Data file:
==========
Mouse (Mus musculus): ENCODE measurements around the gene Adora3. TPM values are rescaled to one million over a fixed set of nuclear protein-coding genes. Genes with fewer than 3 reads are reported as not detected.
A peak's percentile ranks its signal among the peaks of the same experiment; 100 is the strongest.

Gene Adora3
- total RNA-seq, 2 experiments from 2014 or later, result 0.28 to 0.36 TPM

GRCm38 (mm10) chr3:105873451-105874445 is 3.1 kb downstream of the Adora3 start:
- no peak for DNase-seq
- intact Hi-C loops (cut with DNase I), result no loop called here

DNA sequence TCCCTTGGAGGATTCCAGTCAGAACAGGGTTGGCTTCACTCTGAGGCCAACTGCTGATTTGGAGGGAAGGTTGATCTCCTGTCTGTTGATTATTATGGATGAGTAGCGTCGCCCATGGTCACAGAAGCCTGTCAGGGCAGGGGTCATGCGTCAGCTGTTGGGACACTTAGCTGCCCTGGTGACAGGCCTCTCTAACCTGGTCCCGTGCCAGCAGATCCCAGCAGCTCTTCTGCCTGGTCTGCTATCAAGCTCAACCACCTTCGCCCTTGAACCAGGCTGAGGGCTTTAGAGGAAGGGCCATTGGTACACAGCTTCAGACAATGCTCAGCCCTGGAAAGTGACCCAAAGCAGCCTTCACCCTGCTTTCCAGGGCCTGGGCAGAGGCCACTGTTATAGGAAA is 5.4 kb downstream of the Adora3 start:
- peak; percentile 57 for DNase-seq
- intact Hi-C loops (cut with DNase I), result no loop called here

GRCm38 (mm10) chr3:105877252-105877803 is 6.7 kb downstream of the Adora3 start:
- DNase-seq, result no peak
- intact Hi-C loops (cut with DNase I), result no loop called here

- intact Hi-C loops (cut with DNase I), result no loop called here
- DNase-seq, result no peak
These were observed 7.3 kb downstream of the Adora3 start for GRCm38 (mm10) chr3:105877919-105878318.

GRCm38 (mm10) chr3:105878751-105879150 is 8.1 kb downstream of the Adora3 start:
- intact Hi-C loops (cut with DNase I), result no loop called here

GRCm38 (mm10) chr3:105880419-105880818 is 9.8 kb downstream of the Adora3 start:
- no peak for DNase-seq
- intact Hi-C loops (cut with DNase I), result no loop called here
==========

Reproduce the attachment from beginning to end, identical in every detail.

Mouse (Mus musculus): ENCODE measurements around the gene Adora3. TPM values are rescaled to one million over a fixed set of nuclear protein-coding genes. Genes with fewer than 3 reads are reported as not detected.
A peak's percentile ranks its signal among the peaks of the same experiment; 100 is the strongest.

Gene Adora3
- total RNA-seq, 2 experiments from 2014 or later, result 0.28 to 0.36 TPM

GRCm38 (mm10) chr3:105873451-105874445 is 3.1 kb downstream of the Adora3 start:
- no peak for DNase-seq
- intact Hi-C loops (cut with DNase I), result no loop called here

DNA sequence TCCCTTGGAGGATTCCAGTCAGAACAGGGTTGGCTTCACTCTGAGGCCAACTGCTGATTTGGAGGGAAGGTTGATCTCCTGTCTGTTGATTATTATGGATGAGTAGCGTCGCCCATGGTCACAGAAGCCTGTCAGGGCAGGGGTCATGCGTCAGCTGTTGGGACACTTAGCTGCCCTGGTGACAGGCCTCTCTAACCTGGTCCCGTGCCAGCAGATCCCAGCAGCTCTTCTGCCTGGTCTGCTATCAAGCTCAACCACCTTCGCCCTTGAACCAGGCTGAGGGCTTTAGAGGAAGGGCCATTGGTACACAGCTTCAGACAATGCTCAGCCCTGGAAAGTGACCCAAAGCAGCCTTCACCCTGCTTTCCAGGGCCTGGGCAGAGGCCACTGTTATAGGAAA is 5.4 kb downstream of the Adora3 start:
- peak; percentile 57 for DNase-seq
- intact Hi-C loops (cut with DNase I), result no loop called here

GRCm38 (mm10) chr3:105877252-105877803 is 6.7 kb downstream of the Adora3 start:
- DNase-seq, result no peak
- intact Hi-C loops (cut with DNase I), result no loop called here

- intact Hi-C loops (cut with DNase I), result no loop called here
- DNase-seq, result no peak
These were observed 7.3 kb downstream of the Adora3 start for GRCm38 (mm10) chr3:105877919-105878318.

GRCm38 (mm10) chr3:105878751-105879150 is 8.1 kb downstream of the Adora3 start:
- intact Hi-C loops (cut with DNase I), result no loop called here

GRCm38 (mm10) chr3:105880419-105880818 is 9.8 kb downstream of the Adora3 start:
- no peak for DNase-seq
- intact Hi-C loops (cut with DNase I), result no loop called here